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Ren Zhengfei’s black swans prove prescient

The newswires are full of analysis today of President Xi Jinping’s visit to a Rare Earths plant and his extolling of “Long March spirit”. We won’t add to it. Better to focus on Ren Zhengfei, enigmatic leader of Huawei, who gave another interview this week at the company’s Shenzhen HQ that demonstrates what the president is talking about. 

This is a man who had black swans placed in the artificial lake outside his windows years ago. If US President Donald Trump’s team thought they were going to catch Ren unawares by putting Huawei on a blacklist last Friday, they clearly haven’t been reading Nassim Nicholas Taleb like he obviously has.

Ren listed a number of measures the company had taken in recent years to prepare for what happened last Friday and which was acted upon yesterday by various US firms such as Google, Intel, Qualcomm and others. If Ren is concerned about Huawei’s ability to survive the depths of the China-US trade war, he isn’t showing it. He had the gumption not only to hit back at the Trump administration, but also to not-so-subtly hint to Chinese policymakers – at least, those that might have been entertaining the thought of intervening – to stand back and let him manage this crisis with his team.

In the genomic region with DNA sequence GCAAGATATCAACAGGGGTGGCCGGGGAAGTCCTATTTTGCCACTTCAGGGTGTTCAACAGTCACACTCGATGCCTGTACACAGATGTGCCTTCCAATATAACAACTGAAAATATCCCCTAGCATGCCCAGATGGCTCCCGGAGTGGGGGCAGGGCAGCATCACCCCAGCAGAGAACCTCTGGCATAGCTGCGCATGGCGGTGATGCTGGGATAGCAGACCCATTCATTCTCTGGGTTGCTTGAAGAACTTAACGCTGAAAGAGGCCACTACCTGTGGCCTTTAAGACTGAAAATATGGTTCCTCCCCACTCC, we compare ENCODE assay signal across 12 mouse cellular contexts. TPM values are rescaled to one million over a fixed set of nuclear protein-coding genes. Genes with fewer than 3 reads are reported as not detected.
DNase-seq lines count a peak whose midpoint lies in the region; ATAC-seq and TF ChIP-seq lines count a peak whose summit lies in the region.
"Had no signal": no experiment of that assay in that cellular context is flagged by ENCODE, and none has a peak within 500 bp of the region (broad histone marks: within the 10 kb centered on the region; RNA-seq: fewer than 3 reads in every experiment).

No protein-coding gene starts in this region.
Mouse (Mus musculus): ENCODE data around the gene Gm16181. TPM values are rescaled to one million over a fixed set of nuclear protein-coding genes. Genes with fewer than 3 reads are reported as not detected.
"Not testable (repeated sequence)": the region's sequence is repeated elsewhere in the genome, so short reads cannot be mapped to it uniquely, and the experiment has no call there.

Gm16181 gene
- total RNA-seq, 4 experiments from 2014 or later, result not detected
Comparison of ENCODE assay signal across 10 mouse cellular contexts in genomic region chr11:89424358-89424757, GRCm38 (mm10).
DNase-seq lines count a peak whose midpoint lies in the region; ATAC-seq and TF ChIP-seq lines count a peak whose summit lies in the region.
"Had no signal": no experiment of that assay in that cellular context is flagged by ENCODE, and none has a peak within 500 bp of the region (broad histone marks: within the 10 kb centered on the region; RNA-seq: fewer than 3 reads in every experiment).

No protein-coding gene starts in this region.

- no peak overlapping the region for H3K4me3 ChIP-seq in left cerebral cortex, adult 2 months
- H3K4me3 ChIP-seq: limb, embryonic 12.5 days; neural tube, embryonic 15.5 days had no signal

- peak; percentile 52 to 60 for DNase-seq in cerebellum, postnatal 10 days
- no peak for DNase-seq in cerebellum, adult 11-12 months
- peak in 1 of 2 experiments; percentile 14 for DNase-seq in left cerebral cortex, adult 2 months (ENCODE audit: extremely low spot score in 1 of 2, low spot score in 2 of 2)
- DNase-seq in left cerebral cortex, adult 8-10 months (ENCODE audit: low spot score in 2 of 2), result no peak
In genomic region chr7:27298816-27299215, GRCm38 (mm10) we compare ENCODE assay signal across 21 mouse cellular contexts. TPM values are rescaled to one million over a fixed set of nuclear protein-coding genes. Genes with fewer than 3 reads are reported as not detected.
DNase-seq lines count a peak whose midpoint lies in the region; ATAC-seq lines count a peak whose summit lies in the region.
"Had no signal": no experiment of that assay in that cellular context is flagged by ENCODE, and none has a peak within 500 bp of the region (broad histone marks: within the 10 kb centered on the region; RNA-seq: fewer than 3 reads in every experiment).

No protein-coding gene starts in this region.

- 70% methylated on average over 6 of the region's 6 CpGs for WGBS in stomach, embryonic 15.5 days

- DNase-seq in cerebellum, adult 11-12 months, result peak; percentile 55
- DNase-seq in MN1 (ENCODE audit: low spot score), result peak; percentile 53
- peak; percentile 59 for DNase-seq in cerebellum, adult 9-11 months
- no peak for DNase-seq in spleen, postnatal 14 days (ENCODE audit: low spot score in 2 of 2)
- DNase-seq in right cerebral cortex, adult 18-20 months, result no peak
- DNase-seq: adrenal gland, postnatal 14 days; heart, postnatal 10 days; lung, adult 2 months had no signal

We don’t yet know how much any of this will mean, given the uncertain reaction of consumers to product changes, as well as the extent to which Huawei is exposed to the US ban. That will take time to ascertain. We do admire Ren’s coolness, however, and believe it will come as reassuring not only to Huawei staff, but to many others in the company’s supply chain, and many others who call the Greater Bay Area home.

As we have written previously, Huawei is not any company. It is a symbol of China’s emergence as a tech power every bit as much as it is a tech innovator. If Huawei is able to make good on Ren’s promises in the coming weeks and months, many participants in the GBA economy will have less to worry about, not just all those gazing out at the black swans.

Where the China-US trade war goes next is anyone’s guess. We are still on the side of the cautious optimists who believe that reason will prevail, in time, and the worst-case scenarios being reflected in recent waves of stock-market selling will not be realized. In the meantime, it’s best to stay tuned to SupChina, Sinocism and Trivium for detailed daily analysis at the national level, and stay tuned to GBA Today at the regional level.

Ho Iat Seng to run for Macau CE